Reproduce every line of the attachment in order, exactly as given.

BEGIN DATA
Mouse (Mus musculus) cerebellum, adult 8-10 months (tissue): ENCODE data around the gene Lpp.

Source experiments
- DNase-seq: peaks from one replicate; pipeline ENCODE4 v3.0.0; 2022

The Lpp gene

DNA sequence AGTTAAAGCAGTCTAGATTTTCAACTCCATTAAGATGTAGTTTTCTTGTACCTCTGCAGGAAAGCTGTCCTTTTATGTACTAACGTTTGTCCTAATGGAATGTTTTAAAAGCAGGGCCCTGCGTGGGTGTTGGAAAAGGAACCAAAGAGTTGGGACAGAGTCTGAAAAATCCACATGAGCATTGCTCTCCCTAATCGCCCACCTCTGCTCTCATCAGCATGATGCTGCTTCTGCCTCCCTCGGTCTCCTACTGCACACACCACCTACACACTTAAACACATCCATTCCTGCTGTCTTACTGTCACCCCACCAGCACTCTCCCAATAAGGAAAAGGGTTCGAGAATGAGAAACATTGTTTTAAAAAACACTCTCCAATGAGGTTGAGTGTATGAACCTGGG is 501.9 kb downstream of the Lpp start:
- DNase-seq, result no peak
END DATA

Mouse (Mus musculus) cerebellum, adult 8-10 months (tissue): ENCODE data around the gene Lpp.

Source experiments
- DNase-seq: peaks from one replicate; pipeline ENCODE4 v3.0.0; 2022

The Lpp gene

DNA sequence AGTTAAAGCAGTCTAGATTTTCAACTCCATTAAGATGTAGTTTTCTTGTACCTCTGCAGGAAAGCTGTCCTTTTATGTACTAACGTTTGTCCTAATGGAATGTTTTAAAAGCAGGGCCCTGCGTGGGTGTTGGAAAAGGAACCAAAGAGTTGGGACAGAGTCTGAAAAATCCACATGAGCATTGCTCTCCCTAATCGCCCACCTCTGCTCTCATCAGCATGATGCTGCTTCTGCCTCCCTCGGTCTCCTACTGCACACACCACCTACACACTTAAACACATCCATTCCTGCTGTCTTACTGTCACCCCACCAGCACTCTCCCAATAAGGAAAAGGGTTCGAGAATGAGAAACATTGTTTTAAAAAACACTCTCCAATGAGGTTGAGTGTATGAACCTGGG is 501.9 kb downstream of the Lpp start:
- DNase-seq, result no peak